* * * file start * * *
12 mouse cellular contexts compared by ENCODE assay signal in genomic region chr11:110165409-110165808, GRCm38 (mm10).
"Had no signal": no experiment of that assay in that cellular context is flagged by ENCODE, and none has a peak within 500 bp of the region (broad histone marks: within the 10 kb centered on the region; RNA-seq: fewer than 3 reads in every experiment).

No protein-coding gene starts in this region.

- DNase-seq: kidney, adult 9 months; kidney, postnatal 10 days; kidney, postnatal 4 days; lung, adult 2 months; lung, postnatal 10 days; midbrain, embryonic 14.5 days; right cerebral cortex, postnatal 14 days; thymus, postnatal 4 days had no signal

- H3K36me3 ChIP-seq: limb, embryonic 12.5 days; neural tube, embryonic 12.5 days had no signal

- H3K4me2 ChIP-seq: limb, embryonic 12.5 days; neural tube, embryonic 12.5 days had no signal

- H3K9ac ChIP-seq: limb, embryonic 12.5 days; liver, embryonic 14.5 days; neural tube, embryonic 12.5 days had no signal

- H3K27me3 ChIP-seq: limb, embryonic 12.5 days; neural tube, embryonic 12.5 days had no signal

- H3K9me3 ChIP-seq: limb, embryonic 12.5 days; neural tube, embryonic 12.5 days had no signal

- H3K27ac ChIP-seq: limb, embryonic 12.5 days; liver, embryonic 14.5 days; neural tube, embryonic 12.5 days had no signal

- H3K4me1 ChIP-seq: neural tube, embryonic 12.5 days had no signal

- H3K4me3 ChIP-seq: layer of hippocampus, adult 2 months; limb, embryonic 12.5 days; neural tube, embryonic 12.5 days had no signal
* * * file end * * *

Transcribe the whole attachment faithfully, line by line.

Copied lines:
12 mouse cellular contexts compared by ENCODE assay signal in genomic region chr11:110165409-110165808, GRCm38 (mm10).
"Had no signal": no experiment of that assay in that cellular context is flagged by ENCODE, and none has a peak within 500 bp of the region (broad histone marks: within the 10 kb centered on the region; RNA-seq: fewer than 3 reads in every experiment).

No protein-coding gene starts in this region.

- DNase-seq: kidney, adult 9 months; kidney, postnatal 10 days; kidney, postnatal 4 days; lung, adult 2 months; lung, postnatal 10 days; midbrain, embryonic 14.5 days; right cerebral cortex, postnatal 14 days; thymus, postnatal 4 days had no signal

- H3K36me3 ChIP-seq: limb, embryonic 12.5 days; neural tube, embryonic 12.5 days had no signal

- H3K4me2 ChIP-seq: limb, embryonic 12.5 days; neural tube, embryonic 12.5 days had no signal

- H3K9ac ChIP-seq: limb, embryonic 12.5 days; liver, embryonic 14.5 days; neural tube, embryonic 12.5 days had no signal

- H3K27me3 ChIP-seq: limb, embryonic 12.5 days; neural tube, embryonic 12.5 days had no signal

- H3K9me3 ChIP-seq: limb, embryonic 12.5 days; neural tube, embryonic 12.5 days had no signal

- H3K27ac ChIP-seq: limb, embryonic 12.5 days; liver, embryonic 14.5 days; neural tube, embryonic 12.5 days had no signal

- H3K4me1 ChIP-seq: neural tube, embryonic 12.5 days had no signal

- H3K4me3 ChIP-seq: layer of hippocampus, adult 2 months; limb, embryonic 12.5 days; neural tube, embryonic 12.5 days had no signal